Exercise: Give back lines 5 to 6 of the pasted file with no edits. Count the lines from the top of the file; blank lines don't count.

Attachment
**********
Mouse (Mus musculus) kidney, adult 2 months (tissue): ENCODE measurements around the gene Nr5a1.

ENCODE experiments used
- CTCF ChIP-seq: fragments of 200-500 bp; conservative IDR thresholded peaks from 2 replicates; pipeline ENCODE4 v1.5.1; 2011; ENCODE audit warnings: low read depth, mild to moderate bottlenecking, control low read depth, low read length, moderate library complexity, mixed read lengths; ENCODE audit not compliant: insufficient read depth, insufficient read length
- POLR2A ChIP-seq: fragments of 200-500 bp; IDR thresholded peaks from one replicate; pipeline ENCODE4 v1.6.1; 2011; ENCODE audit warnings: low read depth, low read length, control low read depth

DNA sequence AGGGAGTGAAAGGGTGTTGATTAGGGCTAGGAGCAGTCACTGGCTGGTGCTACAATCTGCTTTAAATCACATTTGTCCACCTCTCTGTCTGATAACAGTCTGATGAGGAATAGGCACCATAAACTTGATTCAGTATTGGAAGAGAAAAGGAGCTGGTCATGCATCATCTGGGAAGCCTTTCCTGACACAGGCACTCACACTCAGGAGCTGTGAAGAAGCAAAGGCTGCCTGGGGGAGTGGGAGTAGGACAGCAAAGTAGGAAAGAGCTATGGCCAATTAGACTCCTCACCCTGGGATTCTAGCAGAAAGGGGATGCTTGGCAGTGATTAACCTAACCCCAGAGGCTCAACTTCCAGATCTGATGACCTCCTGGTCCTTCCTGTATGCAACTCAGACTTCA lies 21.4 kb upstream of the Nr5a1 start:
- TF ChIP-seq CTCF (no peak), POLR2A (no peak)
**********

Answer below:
DNA sequence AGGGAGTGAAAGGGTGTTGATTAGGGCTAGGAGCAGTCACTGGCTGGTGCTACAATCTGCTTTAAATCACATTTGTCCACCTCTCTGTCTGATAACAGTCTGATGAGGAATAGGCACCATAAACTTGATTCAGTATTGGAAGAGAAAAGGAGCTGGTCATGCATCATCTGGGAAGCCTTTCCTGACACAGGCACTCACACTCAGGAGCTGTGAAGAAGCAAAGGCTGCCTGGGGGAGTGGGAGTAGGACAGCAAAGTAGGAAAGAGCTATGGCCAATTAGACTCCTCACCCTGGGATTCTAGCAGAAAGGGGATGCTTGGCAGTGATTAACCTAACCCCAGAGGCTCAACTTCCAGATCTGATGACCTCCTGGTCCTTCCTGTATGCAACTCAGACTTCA lies 21.4 kb upstream of the Nr5a1 start:
- TF ChIP-seq CTCF (no peak), POLR2A (no peak)